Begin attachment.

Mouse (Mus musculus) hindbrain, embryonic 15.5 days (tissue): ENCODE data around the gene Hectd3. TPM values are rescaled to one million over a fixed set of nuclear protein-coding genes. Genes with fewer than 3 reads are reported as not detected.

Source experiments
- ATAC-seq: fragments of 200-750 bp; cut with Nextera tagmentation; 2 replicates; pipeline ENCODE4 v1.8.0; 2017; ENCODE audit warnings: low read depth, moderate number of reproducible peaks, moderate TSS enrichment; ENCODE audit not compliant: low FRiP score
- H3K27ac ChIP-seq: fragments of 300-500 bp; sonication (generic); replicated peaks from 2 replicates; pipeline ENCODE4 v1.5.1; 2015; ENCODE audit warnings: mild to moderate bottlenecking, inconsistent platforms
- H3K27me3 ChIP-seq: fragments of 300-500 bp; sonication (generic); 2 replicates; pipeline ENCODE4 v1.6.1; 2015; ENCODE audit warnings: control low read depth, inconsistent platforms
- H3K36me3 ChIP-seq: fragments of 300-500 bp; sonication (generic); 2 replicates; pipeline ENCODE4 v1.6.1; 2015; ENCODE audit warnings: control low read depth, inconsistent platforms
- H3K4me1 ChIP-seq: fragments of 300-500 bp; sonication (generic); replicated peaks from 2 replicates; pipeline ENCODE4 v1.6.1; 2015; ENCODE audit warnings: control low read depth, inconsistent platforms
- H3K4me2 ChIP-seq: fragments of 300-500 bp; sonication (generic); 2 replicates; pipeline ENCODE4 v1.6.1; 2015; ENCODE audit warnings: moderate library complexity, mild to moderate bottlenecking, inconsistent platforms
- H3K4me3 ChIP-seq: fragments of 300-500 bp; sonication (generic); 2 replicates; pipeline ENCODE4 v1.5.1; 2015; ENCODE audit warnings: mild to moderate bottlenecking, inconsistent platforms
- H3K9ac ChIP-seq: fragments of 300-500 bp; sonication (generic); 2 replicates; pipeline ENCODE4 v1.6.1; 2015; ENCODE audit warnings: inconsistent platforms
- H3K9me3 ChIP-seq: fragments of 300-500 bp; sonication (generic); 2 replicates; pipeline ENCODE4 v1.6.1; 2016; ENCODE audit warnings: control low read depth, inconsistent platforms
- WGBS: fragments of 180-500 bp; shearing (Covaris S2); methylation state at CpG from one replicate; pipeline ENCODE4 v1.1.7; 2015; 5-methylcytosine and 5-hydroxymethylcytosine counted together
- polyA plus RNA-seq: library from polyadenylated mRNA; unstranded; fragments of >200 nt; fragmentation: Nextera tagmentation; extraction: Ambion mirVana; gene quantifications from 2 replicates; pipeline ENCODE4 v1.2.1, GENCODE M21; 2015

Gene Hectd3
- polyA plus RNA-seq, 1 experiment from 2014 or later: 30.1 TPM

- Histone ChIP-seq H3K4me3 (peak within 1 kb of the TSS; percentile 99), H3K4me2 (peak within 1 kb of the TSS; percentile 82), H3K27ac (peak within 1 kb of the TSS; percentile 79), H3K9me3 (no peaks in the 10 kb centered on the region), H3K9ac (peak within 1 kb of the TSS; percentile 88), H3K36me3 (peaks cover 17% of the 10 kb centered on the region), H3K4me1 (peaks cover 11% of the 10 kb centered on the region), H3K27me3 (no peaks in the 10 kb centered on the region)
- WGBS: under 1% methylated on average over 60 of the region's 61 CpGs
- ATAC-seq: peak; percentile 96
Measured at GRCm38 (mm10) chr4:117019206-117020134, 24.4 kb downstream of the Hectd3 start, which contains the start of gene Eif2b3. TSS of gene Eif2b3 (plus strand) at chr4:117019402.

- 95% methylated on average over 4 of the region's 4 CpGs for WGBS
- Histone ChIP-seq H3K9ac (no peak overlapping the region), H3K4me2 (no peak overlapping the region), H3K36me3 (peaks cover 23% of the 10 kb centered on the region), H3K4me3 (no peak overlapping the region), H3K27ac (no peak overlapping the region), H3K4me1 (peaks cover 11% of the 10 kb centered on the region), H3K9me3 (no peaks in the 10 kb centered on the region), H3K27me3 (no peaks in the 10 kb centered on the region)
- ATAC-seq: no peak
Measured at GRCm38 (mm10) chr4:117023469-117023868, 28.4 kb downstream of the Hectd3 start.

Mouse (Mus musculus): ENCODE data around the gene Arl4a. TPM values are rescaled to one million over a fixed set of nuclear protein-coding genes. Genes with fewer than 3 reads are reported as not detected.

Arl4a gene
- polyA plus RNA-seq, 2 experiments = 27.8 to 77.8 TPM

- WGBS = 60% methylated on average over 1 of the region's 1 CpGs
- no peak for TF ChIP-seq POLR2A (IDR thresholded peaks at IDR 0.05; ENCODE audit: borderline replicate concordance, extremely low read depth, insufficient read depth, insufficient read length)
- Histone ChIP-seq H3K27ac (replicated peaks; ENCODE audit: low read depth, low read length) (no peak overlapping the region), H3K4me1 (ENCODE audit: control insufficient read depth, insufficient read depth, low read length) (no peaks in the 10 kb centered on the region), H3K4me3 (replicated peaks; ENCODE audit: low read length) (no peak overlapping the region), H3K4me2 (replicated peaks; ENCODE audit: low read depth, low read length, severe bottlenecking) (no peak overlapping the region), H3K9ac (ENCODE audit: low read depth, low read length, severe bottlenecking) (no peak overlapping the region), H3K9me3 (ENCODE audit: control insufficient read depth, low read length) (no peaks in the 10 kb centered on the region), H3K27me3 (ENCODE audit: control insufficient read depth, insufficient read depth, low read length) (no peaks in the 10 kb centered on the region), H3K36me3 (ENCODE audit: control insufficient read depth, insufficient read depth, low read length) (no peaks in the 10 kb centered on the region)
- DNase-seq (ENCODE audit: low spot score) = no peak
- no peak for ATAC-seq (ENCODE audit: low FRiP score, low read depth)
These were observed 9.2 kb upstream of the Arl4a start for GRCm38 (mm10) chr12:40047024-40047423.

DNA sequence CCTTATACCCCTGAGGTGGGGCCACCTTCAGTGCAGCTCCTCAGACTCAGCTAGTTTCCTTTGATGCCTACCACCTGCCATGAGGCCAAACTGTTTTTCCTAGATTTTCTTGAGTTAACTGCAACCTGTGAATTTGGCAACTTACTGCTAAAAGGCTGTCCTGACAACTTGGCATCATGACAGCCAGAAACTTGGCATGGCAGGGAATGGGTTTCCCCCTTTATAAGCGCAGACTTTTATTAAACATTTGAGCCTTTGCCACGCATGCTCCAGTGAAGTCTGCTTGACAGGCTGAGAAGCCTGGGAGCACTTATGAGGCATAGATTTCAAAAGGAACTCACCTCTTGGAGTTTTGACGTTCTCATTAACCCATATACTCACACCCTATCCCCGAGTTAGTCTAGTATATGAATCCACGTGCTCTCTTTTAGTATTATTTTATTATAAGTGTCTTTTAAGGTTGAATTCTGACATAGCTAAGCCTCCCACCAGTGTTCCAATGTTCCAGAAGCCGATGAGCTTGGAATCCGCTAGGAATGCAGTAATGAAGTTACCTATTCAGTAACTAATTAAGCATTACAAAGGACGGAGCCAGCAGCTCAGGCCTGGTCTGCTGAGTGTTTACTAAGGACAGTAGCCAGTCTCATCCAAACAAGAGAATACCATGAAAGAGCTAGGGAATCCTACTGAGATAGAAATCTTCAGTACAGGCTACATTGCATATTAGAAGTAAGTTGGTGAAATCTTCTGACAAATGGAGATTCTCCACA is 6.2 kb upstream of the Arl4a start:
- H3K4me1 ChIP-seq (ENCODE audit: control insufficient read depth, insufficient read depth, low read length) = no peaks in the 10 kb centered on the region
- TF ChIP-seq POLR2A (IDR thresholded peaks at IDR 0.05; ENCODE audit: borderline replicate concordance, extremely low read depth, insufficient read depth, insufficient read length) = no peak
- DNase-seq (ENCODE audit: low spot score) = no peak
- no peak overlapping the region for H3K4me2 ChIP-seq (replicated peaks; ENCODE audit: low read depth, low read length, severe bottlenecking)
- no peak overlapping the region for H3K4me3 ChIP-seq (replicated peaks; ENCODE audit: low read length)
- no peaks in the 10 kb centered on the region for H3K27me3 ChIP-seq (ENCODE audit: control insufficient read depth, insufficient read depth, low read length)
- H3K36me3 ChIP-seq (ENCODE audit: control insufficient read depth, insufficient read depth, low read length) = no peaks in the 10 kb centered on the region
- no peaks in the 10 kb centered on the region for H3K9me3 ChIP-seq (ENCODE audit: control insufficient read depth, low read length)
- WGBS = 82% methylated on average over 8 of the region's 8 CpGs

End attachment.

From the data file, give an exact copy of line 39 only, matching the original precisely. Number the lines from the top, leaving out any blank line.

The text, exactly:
- no peaks in the 10 kb centered on the region for H3K27me3 ChIP-seq (ENCODE audit: control insufficient read depth, insufficient read depth, low read length)